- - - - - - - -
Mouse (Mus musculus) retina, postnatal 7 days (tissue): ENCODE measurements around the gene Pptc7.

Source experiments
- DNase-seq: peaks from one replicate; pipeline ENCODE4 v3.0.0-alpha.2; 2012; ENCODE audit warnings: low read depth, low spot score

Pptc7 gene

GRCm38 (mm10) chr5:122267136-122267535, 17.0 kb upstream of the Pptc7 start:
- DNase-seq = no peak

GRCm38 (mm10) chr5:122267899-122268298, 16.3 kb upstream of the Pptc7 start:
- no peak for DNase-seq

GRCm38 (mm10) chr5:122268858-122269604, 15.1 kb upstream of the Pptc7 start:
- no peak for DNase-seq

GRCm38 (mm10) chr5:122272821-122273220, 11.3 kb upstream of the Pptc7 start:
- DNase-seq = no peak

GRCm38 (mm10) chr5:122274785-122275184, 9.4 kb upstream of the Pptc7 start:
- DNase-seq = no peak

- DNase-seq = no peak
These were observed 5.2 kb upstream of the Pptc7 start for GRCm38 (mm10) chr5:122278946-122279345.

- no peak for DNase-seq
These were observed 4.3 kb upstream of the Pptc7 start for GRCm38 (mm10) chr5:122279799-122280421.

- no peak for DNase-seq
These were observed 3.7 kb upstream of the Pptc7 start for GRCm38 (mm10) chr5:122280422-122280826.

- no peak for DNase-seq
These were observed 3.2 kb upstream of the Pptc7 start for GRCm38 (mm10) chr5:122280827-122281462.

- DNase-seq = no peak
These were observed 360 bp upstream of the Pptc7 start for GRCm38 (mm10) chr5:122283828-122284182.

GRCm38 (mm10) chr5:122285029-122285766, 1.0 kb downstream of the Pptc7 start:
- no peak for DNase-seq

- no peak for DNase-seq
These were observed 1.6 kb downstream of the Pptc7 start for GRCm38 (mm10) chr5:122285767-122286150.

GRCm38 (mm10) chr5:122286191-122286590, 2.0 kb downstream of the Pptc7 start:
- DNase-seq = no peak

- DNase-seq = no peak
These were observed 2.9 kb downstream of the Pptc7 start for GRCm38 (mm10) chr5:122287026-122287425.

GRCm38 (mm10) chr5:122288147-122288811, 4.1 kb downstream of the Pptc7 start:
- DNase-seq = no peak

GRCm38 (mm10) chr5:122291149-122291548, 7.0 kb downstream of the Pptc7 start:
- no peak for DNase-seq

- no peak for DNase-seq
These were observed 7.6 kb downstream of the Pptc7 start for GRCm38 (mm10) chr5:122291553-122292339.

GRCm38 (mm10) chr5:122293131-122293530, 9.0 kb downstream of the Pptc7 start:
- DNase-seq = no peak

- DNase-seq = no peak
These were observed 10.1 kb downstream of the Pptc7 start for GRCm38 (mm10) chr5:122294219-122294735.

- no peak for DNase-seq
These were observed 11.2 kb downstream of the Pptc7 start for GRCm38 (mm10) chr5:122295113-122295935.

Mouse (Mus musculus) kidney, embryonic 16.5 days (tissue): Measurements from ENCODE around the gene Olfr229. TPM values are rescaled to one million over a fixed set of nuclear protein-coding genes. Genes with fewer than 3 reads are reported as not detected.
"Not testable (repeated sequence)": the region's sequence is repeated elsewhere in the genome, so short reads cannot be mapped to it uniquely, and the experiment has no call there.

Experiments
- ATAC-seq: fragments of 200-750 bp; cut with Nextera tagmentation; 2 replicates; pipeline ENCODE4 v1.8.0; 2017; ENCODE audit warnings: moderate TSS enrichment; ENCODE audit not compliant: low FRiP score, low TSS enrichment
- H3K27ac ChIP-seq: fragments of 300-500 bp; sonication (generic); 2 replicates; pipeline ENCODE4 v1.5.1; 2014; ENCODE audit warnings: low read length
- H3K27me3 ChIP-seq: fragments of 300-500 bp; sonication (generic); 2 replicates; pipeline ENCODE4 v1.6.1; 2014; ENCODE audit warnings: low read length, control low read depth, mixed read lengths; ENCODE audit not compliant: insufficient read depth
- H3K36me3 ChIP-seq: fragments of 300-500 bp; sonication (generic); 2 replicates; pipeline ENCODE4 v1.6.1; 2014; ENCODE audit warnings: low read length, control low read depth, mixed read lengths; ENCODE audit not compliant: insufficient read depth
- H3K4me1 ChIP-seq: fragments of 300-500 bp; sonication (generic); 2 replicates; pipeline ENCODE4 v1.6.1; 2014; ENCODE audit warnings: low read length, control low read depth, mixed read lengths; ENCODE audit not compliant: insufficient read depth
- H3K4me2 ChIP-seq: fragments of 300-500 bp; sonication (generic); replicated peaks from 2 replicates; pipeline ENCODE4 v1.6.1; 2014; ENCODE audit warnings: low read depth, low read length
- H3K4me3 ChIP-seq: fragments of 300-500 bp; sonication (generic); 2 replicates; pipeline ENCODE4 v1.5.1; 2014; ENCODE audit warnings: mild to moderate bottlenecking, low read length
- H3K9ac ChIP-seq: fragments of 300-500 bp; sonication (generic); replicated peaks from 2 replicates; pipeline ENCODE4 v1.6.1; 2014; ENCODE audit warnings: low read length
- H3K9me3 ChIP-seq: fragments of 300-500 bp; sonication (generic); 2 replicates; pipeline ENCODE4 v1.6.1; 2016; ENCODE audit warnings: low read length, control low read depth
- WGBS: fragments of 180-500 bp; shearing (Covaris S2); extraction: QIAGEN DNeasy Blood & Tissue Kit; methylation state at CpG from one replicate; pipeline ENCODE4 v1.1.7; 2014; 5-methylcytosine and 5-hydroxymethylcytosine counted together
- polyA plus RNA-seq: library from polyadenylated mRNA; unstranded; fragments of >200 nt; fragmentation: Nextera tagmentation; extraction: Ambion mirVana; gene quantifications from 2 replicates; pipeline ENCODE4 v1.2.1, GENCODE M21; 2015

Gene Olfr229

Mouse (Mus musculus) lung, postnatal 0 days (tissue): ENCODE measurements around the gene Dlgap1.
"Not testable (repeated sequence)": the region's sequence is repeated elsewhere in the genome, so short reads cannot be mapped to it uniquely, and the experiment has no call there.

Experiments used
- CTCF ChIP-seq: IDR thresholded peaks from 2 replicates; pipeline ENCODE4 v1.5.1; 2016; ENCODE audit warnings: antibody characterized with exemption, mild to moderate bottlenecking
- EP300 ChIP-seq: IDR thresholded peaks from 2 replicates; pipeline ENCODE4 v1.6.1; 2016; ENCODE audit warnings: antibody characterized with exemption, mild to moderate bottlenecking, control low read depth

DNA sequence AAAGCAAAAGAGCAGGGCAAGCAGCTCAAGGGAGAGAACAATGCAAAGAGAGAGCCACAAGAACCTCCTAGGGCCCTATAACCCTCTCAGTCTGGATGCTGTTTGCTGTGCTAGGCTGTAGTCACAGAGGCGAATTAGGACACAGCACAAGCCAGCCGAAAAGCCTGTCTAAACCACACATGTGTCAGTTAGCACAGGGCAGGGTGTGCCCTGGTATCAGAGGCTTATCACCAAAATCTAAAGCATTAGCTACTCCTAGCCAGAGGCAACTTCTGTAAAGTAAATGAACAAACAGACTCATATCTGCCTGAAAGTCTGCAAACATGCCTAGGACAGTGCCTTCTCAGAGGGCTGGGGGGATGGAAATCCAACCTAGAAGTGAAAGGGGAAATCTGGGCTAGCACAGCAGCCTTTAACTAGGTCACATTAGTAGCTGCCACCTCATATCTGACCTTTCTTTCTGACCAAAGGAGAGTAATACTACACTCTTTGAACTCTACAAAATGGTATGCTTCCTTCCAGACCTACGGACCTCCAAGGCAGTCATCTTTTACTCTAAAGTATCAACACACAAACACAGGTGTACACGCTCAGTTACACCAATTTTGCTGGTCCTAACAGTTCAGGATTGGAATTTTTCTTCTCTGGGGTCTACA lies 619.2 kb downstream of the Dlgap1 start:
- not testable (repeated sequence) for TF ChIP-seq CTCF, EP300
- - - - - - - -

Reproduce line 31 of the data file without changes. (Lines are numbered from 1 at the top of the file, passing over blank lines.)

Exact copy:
- DNase-seq = no peak